Two young boys stand at the edge of a gentle creek in the Soku community of southern Rivers State, Niger Delta. It’s about 7am in the morning, and the oil workers had just begun to disperse into the creeks to continue their daily operations in the area.
The boys had spotted a calm part of the creek, free from the turbulence created by passing speed boats; and they have quickly withdrawn there, armed with a fishing hook, a rounded handful of palm-oiled eba (a morsel food made from ground cassava, mixed with palm oil) and a long fishing string wound around a short wooden stick.
It’s a simple trick: the boy cuts a small ball of eba and wraps it round the hook. Then, he flings the hook (with the string attached) into the water and waits for the slightest nudge on the string. He waits and waits. In a few seconds, he begins to feel a repeated light nudge/pull on the string. Once he gets this signal, he quickly jerks up the string and continues pulling it until the caught fish becomes visible at the water surface; and then lifts it out of the water.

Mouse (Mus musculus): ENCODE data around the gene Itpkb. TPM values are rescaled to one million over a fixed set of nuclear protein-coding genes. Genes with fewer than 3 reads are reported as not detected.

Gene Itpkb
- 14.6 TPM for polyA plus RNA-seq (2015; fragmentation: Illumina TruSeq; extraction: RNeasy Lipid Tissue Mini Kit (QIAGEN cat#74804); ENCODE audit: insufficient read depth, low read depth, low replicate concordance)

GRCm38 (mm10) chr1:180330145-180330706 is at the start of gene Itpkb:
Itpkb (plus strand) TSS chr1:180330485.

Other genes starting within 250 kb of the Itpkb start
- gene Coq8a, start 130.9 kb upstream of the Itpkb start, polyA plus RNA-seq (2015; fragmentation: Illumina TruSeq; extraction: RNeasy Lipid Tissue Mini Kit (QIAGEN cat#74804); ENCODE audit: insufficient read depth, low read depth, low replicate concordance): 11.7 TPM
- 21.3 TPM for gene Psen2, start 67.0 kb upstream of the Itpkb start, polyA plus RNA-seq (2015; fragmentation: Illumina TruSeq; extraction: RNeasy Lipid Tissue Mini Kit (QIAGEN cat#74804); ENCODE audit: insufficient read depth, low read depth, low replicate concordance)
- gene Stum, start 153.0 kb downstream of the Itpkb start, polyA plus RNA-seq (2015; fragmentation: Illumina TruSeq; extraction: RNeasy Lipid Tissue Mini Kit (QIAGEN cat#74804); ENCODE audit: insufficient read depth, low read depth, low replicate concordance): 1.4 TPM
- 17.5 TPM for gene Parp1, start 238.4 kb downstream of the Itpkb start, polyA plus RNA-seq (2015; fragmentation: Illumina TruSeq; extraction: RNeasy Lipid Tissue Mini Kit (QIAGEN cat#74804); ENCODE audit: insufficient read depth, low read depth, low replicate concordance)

You don’t think catching a fish is that simple? Check out the photos and video below:
Watch it live and direct:
This article was written by Folarin Kolawole
Founder of Naijatreks, Nigerian-born Folarin Kolawole is a geologist, travel writer and researcher. When not at work, he travels the length and breadth of Nigeria, exploring, taking photos and writing about her numerous hidden tourist potentials. 'Naijatreks' is a product name registered under the Ntreks brand, which is also duly registered by Nigeria's Federal Corporate Affairs Commission. The contents on this blog are re-usable. However, it must be ensured that it is linked back to this blog, and correctly attributed to Naijatreks or the author. Please do not edit, rewrite or commercialize the original works on this blog without direct and written permission from the Founder (Folarin Kolawole). For inquiries and advert placement on the blog, kindly contact us at email@example.com or firstname.lastname@example.org.